After the Apocalypse
Chapter 97: Cattle Drive
by Mark Bollman--> and Steve Donohue
While the abstract idea of moving the Walker cattle to D-A met with instant approval, actually implementing the plan appeared much more challenging. Certainly the Ranch's horses would be useful in herding the cattle, but how many were needed and who was a suitable rider were questions without easy answers. In the end, under the combined philosophies of "the more the merrier" and "safety in numbers", it was a group of twenty-seven, about evenly split between men and women, who made the short ride down Sutton Road. Jeff and Carrie were at the lead, and Jeff pressed forward as rapidly as the snowdrifts allowed. Intellectually, he knew that a few more minutes either way wouldn't matter to the cattle. Logic, however, wasn't a critical commodity on this trek.
The riders made their way to the main barn in the Walker complex and dismounted to clear the snow from the doors. "This is a good sign," said Jeff. "The snow will have been a good insulator-less chance of many cattle freezing to death." He had resigned himself to the likelihood that several beasts had already been lost to the cold, but wasn't planning to let another one die before it was more useful to him dead than alive.
No one had brought a shovel, so the clearing proved difficult. Tim was the first to notice that the distinctive smell of cattle was clearly present. It was faint due to the cold, but definitely there. After about half an hour of coordinated scooping, the barn doors were clear and were, with some effort, pulled open.
Everyone who could fit peered around the door, eager to see if their quest would lead to hidden treasure-treasure of the highest value in the new order. John pointed a flashlight into the darkened barn, and was somewhat surprised to see its beam reflect off the eyes of a bull.
"Some of them are still alive!"
As some people crowded the entryway, others forced the door fully open through the snow. Daylight streamed in, revealing a sight which no one-not even Jeff at his most optimistic-was expecting. Fully 38 head of cattle were alive and apparently in good health; only a couple of animals had fallen to hunger or perhaps to cold. A round of cheers and excited chatter went up, but Doug soon raised his hand and cleared his throat.
"Why are so many of them still alive? It almost seems like someone's either been feeding them or had stocked the stalls in advance for over a month. Something's just not right."
The implication of Doug's observation wasn't immediately clear, but Mark Hunt saw through to its darkest conclusion first. "You think Walker's involved with the Lapeer people?"
"The Razers, or the Flock?" said Joe.
"Either one, frankly. The Flock, I suppose, could be planning to move cattle with them when they head south.. The Razers-well, maybe they were just interested in a source of fresh beef."
"But that would mean that someone knew about the atomic bombs, wouldn't it?" asked Robyn.
"Not necessarily," said Doug. "It's just a matter of being prepared for anything. It makes a little bit of sense that you'd keep a good supply of fodder constantly at the ready just in case something were to happen. And then when it did happen, this would be the result. The cattle are okay, even though it doesn't look like any people have been around here for weeks."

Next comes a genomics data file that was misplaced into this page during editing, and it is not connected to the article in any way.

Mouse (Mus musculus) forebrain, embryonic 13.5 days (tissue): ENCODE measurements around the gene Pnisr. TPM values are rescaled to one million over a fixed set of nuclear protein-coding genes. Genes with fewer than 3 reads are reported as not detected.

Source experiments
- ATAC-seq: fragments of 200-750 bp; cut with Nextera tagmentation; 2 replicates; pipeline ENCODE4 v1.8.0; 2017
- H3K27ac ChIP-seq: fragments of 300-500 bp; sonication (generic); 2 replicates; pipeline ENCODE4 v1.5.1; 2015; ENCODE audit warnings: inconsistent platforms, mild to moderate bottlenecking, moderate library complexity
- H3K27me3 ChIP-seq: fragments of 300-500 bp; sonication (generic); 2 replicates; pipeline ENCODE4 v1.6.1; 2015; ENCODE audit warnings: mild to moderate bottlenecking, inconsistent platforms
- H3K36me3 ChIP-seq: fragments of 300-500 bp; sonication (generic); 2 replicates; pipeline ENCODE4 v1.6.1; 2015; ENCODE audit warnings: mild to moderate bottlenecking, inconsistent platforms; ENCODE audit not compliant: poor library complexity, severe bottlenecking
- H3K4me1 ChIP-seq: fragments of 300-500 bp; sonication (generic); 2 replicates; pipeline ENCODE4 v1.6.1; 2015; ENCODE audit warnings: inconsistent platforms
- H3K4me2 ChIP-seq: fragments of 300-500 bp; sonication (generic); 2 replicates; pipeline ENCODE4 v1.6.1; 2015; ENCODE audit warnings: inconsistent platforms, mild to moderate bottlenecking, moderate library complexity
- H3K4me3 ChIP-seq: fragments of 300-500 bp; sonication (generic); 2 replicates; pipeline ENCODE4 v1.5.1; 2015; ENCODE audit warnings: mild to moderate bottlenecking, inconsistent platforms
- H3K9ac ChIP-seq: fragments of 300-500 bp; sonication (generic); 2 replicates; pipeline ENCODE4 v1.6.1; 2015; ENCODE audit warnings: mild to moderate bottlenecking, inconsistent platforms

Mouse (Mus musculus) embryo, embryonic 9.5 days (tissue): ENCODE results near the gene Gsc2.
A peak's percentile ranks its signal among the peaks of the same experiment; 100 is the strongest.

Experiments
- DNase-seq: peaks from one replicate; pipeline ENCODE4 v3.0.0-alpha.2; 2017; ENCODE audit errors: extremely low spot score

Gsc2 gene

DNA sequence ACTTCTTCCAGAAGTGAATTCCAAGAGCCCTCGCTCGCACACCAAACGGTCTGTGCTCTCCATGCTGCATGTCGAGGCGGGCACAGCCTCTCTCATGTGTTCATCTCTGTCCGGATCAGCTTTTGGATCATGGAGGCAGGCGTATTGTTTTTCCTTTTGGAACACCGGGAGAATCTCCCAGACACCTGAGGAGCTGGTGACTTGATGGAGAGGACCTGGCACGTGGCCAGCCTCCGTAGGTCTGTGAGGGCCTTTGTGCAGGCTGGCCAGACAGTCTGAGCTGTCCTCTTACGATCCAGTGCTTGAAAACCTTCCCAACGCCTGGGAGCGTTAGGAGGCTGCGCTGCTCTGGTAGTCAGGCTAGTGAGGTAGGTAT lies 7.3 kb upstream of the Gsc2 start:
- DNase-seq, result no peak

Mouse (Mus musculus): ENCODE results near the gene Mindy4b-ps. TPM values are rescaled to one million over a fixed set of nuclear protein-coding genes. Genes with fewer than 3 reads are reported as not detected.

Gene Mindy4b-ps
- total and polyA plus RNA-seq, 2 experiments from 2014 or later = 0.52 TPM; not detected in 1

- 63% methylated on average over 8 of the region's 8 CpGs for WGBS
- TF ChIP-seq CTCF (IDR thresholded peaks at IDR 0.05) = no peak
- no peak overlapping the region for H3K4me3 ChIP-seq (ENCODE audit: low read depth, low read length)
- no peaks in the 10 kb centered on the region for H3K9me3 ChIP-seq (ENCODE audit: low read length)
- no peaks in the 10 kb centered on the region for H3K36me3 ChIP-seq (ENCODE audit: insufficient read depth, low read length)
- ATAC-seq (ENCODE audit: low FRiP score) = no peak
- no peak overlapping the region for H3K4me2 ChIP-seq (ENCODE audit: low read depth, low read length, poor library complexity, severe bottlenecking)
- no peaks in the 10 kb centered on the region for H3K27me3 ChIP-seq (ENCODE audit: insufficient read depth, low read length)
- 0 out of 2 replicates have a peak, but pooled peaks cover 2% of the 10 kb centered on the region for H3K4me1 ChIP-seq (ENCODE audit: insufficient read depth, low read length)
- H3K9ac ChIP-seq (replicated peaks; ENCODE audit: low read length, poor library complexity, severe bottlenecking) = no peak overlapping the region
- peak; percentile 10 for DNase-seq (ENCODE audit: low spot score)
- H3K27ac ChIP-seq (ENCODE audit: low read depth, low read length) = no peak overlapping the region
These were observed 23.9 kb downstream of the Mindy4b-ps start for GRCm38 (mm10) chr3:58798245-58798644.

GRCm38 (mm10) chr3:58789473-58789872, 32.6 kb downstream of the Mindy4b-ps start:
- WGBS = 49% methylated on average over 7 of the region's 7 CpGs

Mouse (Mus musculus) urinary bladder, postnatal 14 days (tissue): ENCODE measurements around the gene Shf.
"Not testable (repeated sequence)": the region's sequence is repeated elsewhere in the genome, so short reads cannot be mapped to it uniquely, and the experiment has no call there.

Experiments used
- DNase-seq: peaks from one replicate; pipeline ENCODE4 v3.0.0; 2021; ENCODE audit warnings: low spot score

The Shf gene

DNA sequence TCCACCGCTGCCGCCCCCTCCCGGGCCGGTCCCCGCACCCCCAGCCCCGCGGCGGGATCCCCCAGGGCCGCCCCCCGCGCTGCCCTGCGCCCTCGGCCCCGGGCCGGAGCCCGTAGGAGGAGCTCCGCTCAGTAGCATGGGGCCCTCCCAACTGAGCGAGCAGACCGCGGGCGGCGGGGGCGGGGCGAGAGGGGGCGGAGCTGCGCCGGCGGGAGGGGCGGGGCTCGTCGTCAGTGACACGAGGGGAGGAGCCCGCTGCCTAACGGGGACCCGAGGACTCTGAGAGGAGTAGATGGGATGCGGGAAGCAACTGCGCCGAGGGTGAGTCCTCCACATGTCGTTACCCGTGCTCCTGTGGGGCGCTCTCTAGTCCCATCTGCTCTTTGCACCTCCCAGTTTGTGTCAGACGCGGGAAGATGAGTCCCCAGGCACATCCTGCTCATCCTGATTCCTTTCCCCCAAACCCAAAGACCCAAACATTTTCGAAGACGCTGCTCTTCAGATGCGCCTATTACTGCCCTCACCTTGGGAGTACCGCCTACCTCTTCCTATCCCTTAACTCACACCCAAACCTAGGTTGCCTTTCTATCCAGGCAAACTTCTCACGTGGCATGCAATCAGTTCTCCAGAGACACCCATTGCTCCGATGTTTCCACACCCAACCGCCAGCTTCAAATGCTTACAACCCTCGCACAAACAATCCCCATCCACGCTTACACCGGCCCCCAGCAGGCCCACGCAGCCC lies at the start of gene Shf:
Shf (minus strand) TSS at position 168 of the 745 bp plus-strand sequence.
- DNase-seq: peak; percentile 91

"Can we be sure of that?" asked Jeanne. "I wasn't looking too closely when we rode in-maybe someone's been in and out all along. Although…I suppose that the doorway would've been clearer if that were the case," she said, answering her own question.
"Probably," said Doug. "I don't think that's the issue. What concerns me is what might happen if we move the cattle back to camp and then someone in town comes looking for them. Not only would we be guilty of a crime, but we'd be really easy to track back to BC."
There was then a lull, as the meaning of the conversation took a moment to settle in. Jeff broke the silence-he was feeling euphoric that his idea had proved worthy, and wanted nothing to interfere with its successful completion. "Life or death here, guys. Guilt and innocence don't have the same meaning now that they had two months ago. We need to look out for ourselves, and these animals will be getting much better care-considering the circumstances-with us back at camp than they will here. Look at the feedboxes-they're almost empty. Unless someone does something soon, they'll all be dead. And as much as that much beef would be of use to us-or to anyone-it's better in the long run if it all stays alive until we really need it. Refrigeration won't always be this easy."
The crowd didn't need a lot of convincing-they had, after all, found what they'd come after, and while the curious discovery and attendant uncertainties would provide material for many future late-night discussions, the next step was to try and move the surviving animals back to D-A. Getting the cattle moving was simply a matter of clearing the door at the other end of the barn and driving about ten horses through the opening while the other mounted riders tried to move the herd along the makeshift pathway they'd cleared when they arrived. The going was slow, as much delayed by problems with the horses as with the cattle, but eventually all found their way back to the road. Once on the road, the cattle proved much easier to drive-there really weren't a lot of off-the-road distractions or options.
D-A's barns now supported a larger population of animals than they ever had in the Ranch's 50+ years. While food for the horses and the cattle was now being stretched extremely thinly, suspicions and some quick calculations indicated that it might be sufficient, although hardly luxurious. Nonetheless, there was now one more reason to hope against all reasonable hope for an early spring.
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